eEurope Draft Good Practice Guidelines for the Health Internet (europa.eu.int/information_society/eeurope/ehealth/quality/draft_guidelines/) seeks to stimulate the development and implementation of codes of conduct in member states of the European Union

Costs and benefits

Creating codes of conduct has few costs, only an outlay for meetings to draw up the code. But low costs can affect consumers because the absence of any enforcement mechanisms may mean that the code has a limited life.


Embedded Image

(Credit: SUE SHARPLES)

Self applied code of conduct or quality label

A quality label (logo or symbol) is displayed on screen and represents a commitment by a provider to implement or adhere to a code of conduct. A site can display the label only after submission of a formal application and acknowledgement of a commitment to the principles. The site may be checked by the label provider, and users may report misuse of the label.

Quality labels

Health On the Net Foundation (http://www.hon.ch/) produces the oldest, and perhaps best known, quality label (currently used by more than 3000 websites)

Hi-Ethics code (www.hiethics.com/Principles/index.asp) produces a quality label, mainly for commercial sites

Costs and benefits

Self applied labels are comparatively cheap for both the site provider and the label provider. The label provider supports a small team that processes applications, maintains random checks of sites displaying its label, and responds to any reports of misuse. The site provider ensures compliance with a simple set of criteria in the design and implementation of the site. Consumers may benefit because their attention is drawn to the importance of the principles inherent in the label. Such benefits must be weighed against the requirement of consumers to understand the nature of the label and, perhaps more importantly, to care about its aims and objectives.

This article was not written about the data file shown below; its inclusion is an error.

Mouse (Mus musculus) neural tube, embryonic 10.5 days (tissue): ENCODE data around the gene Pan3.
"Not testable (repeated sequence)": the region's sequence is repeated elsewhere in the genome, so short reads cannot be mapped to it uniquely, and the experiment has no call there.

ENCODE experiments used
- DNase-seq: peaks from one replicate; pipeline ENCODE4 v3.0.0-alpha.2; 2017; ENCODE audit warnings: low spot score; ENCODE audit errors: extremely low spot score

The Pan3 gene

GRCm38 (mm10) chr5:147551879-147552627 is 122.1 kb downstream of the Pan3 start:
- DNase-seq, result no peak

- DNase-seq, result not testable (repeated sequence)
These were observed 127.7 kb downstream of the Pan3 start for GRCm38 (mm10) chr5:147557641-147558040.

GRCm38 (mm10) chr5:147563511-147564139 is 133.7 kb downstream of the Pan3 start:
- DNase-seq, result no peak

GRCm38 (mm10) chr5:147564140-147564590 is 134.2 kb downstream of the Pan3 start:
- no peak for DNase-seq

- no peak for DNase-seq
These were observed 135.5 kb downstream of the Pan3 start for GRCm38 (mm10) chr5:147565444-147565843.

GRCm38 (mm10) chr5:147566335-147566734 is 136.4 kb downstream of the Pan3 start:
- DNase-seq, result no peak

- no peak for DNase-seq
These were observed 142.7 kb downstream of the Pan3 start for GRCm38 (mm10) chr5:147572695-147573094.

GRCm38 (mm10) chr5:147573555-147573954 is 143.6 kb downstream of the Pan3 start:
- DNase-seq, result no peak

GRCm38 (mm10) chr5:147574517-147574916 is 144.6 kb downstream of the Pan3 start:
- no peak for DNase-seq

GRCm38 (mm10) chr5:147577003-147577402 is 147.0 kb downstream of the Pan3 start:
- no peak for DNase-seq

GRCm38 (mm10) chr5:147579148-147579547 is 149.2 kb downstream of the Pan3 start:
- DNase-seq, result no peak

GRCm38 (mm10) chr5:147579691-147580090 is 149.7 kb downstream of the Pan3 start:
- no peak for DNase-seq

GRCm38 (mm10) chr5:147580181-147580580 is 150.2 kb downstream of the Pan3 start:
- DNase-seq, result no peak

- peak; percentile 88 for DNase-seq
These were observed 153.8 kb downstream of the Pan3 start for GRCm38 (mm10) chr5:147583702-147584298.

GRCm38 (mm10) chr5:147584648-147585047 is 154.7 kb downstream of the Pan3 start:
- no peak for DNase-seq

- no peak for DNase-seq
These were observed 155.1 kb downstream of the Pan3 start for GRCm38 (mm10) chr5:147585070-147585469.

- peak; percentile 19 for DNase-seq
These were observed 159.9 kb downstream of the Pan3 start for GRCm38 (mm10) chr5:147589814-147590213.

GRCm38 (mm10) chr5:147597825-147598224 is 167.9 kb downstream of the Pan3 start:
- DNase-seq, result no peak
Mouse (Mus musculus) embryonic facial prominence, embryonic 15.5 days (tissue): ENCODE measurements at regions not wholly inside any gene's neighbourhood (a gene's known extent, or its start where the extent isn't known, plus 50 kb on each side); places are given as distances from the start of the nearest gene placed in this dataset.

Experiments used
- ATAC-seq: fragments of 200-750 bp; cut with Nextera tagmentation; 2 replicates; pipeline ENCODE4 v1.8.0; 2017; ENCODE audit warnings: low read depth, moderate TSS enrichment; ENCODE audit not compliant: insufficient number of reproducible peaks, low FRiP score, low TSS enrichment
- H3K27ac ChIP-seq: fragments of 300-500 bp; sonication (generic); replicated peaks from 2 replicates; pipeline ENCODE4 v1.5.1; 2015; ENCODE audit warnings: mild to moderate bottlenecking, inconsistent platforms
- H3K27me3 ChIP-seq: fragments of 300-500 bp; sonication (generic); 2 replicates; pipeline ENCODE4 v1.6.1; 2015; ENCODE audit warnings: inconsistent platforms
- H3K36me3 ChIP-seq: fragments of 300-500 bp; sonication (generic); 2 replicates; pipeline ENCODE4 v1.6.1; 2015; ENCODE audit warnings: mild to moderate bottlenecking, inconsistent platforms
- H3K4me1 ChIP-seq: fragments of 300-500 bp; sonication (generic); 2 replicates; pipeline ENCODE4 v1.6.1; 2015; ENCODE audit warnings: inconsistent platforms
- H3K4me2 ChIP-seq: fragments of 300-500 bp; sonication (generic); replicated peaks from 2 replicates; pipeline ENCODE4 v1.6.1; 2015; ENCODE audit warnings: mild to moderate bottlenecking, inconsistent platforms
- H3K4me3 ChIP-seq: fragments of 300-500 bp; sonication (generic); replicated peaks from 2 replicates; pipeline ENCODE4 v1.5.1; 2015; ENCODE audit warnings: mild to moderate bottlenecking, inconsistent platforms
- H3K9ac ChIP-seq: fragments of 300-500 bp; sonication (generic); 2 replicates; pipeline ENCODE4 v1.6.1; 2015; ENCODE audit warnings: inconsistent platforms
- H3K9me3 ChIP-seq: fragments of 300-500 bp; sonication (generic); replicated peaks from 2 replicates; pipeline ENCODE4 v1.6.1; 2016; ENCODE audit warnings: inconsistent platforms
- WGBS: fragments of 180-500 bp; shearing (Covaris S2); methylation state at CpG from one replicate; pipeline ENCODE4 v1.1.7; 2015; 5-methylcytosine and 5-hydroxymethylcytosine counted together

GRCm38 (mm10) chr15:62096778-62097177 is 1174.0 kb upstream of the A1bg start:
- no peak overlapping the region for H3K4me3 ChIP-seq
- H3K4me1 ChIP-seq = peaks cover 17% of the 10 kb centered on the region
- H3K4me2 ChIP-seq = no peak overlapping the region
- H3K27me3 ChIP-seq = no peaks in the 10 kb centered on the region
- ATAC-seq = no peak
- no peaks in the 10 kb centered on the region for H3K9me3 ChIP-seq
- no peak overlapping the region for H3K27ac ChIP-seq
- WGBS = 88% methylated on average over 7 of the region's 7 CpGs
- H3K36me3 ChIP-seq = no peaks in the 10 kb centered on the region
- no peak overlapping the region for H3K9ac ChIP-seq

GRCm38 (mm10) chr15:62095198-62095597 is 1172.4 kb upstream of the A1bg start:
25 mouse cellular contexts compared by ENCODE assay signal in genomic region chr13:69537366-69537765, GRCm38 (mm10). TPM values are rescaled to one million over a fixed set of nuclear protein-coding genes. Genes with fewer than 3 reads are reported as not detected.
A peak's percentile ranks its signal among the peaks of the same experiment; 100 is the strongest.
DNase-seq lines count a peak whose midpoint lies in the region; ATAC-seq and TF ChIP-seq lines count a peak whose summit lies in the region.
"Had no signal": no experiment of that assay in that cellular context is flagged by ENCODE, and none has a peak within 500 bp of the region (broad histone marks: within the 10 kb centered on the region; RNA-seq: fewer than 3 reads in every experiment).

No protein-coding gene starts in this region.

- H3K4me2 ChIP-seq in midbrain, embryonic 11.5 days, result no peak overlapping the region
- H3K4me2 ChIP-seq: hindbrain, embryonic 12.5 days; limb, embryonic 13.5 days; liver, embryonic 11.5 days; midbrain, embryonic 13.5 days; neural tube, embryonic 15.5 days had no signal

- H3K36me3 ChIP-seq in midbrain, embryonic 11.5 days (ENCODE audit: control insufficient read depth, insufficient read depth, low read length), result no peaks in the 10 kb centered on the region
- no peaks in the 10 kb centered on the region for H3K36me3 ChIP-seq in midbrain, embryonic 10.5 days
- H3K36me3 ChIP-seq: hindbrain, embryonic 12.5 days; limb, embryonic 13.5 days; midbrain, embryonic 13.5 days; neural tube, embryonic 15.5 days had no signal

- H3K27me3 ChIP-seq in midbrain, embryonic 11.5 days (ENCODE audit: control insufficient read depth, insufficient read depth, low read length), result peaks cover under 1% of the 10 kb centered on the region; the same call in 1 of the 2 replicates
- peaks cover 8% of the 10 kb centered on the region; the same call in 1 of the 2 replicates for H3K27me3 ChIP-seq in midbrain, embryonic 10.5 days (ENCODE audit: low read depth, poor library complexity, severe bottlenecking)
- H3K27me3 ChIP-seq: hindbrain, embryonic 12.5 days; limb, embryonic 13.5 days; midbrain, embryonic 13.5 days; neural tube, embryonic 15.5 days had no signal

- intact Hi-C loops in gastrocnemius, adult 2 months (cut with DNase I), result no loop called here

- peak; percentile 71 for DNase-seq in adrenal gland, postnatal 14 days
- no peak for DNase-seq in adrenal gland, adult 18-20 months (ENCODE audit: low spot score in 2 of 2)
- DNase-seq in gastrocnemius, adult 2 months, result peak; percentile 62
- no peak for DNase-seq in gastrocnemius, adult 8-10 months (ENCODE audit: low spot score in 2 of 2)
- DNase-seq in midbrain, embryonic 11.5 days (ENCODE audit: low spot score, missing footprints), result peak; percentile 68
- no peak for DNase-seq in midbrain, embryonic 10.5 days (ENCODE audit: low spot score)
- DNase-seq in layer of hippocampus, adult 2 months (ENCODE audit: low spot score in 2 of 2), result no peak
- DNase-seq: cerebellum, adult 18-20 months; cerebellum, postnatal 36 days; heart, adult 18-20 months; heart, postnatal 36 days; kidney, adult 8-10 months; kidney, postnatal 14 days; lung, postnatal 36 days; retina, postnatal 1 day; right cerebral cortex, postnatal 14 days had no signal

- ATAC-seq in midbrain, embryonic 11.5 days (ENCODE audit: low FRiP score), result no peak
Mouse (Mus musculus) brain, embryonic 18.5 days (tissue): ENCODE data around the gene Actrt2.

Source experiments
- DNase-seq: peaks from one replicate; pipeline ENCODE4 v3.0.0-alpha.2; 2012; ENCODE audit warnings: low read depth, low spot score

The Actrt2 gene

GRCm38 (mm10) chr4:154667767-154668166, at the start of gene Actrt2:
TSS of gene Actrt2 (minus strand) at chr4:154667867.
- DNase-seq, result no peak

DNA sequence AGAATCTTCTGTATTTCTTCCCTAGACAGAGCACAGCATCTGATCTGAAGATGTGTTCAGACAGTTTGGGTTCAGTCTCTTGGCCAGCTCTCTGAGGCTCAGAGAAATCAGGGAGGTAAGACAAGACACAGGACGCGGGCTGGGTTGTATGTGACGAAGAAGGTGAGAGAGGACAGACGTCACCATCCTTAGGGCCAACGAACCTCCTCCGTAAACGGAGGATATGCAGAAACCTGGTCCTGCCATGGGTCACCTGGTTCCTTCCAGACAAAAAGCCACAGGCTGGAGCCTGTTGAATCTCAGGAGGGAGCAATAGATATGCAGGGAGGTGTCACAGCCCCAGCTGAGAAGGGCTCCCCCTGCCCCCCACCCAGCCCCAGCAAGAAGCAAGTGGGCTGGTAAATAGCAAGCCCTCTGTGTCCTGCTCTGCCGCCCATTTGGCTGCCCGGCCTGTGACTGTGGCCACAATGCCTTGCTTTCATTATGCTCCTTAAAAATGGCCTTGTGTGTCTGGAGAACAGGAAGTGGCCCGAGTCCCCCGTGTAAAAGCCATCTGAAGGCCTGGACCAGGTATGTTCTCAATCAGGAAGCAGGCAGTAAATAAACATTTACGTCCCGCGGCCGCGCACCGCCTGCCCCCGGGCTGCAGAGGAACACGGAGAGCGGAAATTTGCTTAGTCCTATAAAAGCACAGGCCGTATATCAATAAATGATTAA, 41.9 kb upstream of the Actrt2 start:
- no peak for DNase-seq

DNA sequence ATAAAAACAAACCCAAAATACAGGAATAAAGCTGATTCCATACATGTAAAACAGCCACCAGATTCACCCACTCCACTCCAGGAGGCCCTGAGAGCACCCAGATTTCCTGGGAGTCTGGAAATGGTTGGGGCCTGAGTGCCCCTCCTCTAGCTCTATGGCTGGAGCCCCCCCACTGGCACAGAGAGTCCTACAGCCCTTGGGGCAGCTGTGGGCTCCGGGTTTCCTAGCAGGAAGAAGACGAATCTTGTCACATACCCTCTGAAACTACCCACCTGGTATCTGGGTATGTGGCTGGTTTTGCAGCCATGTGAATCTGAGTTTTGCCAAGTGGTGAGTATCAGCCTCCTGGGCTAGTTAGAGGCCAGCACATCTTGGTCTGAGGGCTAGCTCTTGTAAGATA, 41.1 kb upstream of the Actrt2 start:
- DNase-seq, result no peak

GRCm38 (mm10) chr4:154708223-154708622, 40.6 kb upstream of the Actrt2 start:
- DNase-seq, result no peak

User guidance systems

A user guidance system enables users to check if a site and its contents comply with certain standards by accessing a series of questions from a displayed logo. Tools may be specific, general, or targeted at particular categories of users (box).